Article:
“The Scholar-Gipsy” was written by poet and essayist Matthew Arnold in 1853. The poem is based on a story which was found in The Vanity of Dogmatizing (1661), written by Joseph Glanvil.
The poem tells the story of a poor and disillusioned Oxford student who leaves university to join a group of traveling “gipsies” (Romani people). The Scholar-Gipsy wants not only to withdraw from his studies but also to withdraw from the modern world. He is so welcomed and becomes such a part of the "gipsy" family that they reveal some of their secrets to him. When he is discovered by two of his former Oxford peers, he tells them of how the Romani have their own unique way of learning. He plans to stay with them to learn as much as he can from them. He will then share their wisdom with the world, although he does not wish to return to that world himself.
Arnold begins his poem by describing a rural setting just outside of Oxford. The speaker watches as a shepherd and reapers work in a field there. The speaker remains, enjoying the view of the fields and Oxford in the distance until the sun sets, his book lying beside him.
Although the story (1661) was written two hundred years before the poem (1853), local people still claim to see the scholar-gipsy walking on the Berkshire moors:
This said, he left them, and return'd no more.—
But rumours hung about the country-side,
That the lost Scholar long was seen to stray,
Seen by rare glimpses, pensive and tongue-tied,
In hat of antique shape, and cloak of grey,
The same the gipsies wore.
The speaker even claims to have seen this shadowy figure himself. He questions whether the scholar-gipsy could really still be alive after two centuries, but he also does not believe the scholar-gipsy could have died, as the legendary figure has turned his back on the everyday modern world and mortal life:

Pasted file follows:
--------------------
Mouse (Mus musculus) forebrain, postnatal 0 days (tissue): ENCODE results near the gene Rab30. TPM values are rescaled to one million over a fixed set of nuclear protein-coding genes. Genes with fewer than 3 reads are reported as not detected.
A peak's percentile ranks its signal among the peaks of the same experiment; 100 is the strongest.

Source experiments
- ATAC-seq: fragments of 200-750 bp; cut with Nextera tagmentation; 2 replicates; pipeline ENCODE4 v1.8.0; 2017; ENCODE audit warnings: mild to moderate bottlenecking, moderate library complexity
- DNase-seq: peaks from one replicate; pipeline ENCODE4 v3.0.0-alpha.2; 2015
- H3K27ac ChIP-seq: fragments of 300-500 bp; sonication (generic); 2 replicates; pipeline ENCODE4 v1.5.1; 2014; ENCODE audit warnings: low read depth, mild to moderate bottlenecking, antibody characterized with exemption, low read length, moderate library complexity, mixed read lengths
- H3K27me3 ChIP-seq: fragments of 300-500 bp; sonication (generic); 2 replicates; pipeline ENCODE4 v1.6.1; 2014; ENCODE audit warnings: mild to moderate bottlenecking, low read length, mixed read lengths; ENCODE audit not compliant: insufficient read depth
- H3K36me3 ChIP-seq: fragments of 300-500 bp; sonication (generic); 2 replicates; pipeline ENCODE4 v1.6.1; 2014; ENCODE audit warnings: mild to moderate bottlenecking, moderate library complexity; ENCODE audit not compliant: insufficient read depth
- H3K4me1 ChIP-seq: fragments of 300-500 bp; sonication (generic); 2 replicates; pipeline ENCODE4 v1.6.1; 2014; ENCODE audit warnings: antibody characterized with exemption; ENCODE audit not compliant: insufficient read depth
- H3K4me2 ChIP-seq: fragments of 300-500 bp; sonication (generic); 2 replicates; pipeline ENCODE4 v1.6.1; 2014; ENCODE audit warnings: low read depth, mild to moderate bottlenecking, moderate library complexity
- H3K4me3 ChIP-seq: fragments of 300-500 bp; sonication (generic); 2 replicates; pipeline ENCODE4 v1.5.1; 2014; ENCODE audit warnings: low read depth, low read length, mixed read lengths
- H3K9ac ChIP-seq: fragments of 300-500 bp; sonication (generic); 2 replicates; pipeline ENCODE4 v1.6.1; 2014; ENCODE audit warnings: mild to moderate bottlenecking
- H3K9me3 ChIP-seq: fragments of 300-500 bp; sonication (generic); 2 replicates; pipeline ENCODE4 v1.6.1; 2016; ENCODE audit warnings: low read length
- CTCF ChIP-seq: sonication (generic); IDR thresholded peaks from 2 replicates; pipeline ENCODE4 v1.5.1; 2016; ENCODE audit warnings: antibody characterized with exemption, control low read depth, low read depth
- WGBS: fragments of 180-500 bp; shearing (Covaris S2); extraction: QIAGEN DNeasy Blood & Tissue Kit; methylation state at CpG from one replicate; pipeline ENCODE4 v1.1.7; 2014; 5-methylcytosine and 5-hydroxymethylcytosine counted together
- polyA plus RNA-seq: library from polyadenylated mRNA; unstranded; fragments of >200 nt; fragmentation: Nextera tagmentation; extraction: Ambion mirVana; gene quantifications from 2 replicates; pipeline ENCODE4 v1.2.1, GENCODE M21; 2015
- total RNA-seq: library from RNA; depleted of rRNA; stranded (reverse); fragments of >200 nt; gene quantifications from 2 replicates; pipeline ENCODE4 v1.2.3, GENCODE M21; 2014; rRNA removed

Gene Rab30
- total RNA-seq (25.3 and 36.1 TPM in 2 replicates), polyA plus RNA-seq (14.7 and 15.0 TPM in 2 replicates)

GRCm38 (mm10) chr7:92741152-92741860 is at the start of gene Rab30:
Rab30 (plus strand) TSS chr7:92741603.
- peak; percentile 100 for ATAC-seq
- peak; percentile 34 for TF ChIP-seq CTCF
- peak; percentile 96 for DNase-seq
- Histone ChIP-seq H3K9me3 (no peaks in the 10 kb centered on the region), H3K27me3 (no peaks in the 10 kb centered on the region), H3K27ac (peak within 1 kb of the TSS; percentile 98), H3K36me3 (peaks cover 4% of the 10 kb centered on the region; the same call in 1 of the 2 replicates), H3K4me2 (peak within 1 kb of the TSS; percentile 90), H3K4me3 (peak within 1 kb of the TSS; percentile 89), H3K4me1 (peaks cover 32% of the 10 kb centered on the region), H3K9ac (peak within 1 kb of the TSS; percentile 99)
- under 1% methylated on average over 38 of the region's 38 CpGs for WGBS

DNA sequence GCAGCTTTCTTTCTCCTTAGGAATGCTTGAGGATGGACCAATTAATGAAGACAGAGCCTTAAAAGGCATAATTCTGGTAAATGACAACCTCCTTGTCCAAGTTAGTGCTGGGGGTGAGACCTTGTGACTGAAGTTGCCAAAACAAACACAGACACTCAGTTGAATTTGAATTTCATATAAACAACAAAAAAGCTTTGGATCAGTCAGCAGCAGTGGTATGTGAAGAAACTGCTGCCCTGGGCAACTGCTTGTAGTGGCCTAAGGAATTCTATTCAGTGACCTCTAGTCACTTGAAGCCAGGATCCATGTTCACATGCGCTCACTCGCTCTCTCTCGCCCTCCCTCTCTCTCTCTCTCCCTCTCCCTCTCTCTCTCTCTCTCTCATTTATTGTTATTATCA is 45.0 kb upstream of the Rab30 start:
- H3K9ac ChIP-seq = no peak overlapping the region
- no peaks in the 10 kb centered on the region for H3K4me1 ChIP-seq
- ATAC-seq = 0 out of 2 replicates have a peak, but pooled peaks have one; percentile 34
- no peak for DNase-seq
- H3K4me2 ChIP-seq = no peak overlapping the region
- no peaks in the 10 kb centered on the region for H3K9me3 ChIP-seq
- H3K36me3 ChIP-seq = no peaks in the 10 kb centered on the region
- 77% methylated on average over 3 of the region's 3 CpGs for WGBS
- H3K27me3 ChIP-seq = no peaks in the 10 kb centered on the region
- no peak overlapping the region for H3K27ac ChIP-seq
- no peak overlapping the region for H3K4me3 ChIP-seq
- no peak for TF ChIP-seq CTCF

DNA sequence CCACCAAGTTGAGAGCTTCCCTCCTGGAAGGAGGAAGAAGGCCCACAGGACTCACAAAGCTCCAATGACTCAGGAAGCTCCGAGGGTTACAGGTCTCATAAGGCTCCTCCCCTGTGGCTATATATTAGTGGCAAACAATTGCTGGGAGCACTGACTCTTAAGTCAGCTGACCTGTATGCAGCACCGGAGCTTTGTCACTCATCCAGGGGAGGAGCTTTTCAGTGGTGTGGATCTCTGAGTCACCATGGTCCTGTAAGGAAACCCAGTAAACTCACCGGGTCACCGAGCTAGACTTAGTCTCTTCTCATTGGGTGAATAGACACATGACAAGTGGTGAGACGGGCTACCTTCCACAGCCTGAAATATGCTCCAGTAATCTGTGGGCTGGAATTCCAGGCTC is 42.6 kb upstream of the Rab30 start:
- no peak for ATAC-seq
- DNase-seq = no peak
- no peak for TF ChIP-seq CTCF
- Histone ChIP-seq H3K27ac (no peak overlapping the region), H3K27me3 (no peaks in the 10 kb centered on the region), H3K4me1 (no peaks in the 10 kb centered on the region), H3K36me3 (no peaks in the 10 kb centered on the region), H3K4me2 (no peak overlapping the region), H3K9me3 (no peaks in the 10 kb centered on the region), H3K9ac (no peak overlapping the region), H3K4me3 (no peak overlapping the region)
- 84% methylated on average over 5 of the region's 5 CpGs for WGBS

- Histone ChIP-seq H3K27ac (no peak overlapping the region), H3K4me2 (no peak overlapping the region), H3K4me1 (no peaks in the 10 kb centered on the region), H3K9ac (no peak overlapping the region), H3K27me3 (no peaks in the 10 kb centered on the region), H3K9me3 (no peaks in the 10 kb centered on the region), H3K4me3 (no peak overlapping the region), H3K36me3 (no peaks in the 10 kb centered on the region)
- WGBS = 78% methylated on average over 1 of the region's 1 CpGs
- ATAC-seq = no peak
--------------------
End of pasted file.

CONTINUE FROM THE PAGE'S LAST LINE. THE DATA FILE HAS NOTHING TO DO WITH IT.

Free from the sick fatigue, the languid doubt,
Which much to have tried, in much been baffled, brings.
The speaker ends the poem by appealing to the scholar-gipsy to avoid mortals in case he should be infected by the disease of modernity.
Wave us away, and keep thy solitude!
Matthew Arnold’s “The Scholar-Gipsy,” the major British Victorian poet’s central poem, anticipates the crisis of the modernist period. The poem is testament to Arnold’s preoccupation as a poet and a cultural critic: “this strange disease of modern life.” Arnold returns to this theme throughout his work, including in his poetic masterpieces Thyrsis (1866) and “Dover Beach” (1867) and in his major work of prose criticism, Culture and Anarchy (1869). “The Scholar-Gipsy” serves as a template for Arnold’s poetic and intellectual career and epitomizes his paradoxical combination of Victorian vigor and social progressivism with a protomodernist sense of dissociation arising from religious doubt, social fragmentation, and ennui.
Written in a ten-line stanzaic pattern for a total of 250 lines, the poem is a major English pastoral elegy in the tradition of John Milton’s “Lycidas” (1637) and Thomas Gray’s “Elegy Written in a Country Churchyard” (1751). It bears the imprint of Arnold’s classicism, with allusions to Vergil’s Aeneid (c. 29-19 b.c.e.; English translation, 1553) and its masterful conclusion in the form of an epic simile. At the same time, however, Arnold seems to undermine the sense of tradition, poetic or cultural, that he is seeking to maintain. The traditional pastoral elegy seeks to reaffirm a continuity between past and present and between the person who has died and the still-existing values that he or she had embodied.
The subject of Arnold’s elegy is a legendary, poor Oxford University student of the seventeenth century who has abandoned his studies to learn the occult ways of the nomadic Roma, or gypsy, people. The Scholar-Gipsy is portrayed not as dead but as existing...
(The entire section contains 1897 words.)
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